Meeting the Gray Whales (Eschrichtius robustus) in Baja California is one of the most beautiful experience you could have while traveling this territory, and maybe one of the strongest ever as far as nature is concerned.
Gray Whales: From The North Pole To The Waters Of Baja California
The migration of the gray whales starts 6,200 miles up North, in the cold waters of the North Pole in the Alaskan lagoons, to end up in the warmer waters of the Baja California lagoons.
The lagoons in Baja have provided these large mammals with rest and refreshment for millennia, and their shape allows males to safely enter them.
All of this has been going on for millennia, although at a certain time we almost lost all of this.
From the thousands of gray whales coming to the California bays around 1850, only a few dozens were spotted after twenty years. An efficient protection for this area came only in 1946, protecting this cetacean and saving it from extinction.
Population in Eastern Pacific could therefore slowly begin to increase, gradually reaching a more or less stable level of about 10,000 surviving ones.
Today one can still behold the gray whales, renamed “California Whales”, which come here to give birth.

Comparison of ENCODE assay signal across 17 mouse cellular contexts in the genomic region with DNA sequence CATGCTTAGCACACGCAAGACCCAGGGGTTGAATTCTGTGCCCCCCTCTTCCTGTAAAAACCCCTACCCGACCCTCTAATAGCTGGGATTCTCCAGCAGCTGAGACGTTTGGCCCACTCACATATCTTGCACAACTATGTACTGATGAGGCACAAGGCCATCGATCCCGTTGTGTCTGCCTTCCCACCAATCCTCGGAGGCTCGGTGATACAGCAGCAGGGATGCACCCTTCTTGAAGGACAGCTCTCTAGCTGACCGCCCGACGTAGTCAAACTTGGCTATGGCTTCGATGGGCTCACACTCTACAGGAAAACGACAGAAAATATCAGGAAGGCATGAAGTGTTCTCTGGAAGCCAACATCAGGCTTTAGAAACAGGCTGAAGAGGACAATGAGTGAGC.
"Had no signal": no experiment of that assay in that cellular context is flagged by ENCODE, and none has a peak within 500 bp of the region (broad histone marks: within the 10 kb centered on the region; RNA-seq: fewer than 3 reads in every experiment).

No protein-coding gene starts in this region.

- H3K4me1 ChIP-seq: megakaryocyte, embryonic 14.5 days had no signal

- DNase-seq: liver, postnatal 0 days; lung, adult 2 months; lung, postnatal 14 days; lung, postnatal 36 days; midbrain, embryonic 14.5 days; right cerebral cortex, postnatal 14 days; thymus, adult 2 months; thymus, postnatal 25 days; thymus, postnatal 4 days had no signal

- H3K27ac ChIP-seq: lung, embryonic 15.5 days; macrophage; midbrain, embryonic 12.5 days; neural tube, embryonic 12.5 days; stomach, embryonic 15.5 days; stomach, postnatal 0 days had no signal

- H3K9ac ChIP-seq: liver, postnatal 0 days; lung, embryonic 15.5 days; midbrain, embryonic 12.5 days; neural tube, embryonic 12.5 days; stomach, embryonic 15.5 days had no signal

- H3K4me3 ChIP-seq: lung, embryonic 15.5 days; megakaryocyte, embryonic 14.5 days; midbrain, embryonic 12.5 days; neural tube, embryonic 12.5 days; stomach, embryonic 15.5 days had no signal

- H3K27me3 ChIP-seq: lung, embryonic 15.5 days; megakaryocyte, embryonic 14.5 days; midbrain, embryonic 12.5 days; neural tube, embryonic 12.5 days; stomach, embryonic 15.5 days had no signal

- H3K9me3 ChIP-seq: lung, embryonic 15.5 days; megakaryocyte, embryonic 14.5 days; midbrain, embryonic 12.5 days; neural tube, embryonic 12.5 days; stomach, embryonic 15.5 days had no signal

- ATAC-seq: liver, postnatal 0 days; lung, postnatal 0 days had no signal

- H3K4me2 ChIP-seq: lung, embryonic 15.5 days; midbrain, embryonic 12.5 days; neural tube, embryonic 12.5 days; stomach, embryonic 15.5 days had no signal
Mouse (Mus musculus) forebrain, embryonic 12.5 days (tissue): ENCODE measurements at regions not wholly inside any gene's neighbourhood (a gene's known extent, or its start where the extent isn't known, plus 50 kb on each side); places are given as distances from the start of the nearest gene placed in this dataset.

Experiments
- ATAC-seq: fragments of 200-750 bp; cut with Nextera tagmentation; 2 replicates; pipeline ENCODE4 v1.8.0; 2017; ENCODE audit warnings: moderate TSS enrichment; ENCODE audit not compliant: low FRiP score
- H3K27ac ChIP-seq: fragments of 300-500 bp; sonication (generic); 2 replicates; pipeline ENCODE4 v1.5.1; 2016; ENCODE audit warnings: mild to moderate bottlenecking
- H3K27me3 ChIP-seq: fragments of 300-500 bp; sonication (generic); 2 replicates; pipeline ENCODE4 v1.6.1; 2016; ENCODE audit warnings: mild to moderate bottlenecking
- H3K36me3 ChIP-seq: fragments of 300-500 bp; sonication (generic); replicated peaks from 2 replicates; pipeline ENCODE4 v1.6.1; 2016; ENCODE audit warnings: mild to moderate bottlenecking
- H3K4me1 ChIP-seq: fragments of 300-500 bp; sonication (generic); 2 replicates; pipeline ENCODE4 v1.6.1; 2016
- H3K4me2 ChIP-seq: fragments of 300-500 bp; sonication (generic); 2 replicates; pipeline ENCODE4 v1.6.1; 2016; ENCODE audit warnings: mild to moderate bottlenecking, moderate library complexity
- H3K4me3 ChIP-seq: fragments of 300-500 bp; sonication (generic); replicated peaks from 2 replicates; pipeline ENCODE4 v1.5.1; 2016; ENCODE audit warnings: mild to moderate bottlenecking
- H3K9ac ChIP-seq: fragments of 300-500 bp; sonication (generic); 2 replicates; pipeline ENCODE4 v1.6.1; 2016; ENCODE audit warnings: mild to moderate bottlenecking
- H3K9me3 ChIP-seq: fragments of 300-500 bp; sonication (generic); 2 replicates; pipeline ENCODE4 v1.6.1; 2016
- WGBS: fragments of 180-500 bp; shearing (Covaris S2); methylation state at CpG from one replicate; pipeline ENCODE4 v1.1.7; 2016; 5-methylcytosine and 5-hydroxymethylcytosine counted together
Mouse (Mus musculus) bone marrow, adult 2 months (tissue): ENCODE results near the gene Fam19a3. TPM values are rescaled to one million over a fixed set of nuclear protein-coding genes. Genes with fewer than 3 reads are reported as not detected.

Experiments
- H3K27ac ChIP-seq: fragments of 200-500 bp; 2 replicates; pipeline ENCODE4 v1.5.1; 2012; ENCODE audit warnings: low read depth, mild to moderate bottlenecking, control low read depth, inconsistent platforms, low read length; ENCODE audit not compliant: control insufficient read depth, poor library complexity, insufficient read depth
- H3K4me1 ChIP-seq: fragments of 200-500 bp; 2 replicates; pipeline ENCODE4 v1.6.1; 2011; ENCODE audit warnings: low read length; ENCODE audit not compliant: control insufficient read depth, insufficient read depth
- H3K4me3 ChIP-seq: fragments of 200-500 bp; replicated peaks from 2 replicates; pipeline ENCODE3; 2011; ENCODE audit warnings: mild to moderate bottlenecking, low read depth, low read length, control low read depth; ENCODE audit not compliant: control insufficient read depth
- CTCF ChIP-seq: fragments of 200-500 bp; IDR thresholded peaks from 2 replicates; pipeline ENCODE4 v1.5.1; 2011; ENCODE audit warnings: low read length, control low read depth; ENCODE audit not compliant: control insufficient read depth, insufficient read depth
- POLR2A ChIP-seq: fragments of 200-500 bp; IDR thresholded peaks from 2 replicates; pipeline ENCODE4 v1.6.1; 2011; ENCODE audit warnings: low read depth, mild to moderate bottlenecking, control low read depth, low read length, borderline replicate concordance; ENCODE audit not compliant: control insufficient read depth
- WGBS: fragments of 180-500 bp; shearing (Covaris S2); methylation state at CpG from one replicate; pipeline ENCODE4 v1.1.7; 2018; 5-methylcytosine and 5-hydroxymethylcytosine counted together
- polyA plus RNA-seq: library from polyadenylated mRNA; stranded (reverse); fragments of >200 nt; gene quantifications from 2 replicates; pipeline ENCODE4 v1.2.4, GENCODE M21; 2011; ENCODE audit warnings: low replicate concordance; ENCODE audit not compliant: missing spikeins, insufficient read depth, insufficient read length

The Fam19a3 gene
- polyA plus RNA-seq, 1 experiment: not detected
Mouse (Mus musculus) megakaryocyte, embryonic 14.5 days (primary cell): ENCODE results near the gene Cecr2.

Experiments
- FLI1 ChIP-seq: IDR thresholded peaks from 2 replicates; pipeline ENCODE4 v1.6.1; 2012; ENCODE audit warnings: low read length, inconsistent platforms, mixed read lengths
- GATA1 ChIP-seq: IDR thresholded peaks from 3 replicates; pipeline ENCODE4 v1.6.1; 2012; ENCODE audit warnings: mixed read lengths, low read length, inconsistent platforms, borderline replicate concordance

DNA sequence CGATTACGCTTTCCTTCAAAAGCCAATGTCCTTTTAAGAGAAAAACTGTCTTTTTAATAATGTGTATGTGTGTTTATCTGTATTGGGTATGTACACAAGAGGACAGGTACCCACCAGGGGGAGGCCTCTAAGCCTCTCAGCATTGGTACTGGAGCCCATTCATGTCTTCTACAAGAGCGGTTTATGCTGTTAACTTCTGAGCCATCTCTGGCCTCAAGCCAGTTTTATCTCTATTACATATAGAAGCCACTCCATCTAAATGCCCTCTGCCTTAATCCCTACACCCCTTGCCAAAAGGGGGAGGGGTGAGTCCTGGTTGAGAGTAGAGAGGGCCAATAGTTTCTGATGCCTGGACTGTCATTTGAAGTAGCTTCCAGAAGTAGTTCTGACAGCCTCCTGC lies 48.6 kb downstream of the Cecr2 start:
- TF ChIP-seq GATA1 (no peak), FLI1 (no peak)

Whales Of Baja California: It Is Possible To See Them From December To April
The Gray Whales arrive in the waters of Baja California in late December, and stay here until mid-April.
In these months they give birth to their offspring, which can rise from about 60 feet to the surface very quickly, showing us their first breath, with an incomparable view.
Cetaceans do not mind all the boats full of tourists (small spears with a dozen people each). On the contrary, they are easy to be watched, approached, and even touched.
Some tourists can even kiss and hug them at times.
They jump, they blow, puppies follow their mothers trying to protect them by swimming next to them. Oftentimes puppies rise the surface and take a look around. They are just as curious as our baby children.
They look for visual contact, and it is a great emotion to see them emerging on the surface, breathe and meet their gaze.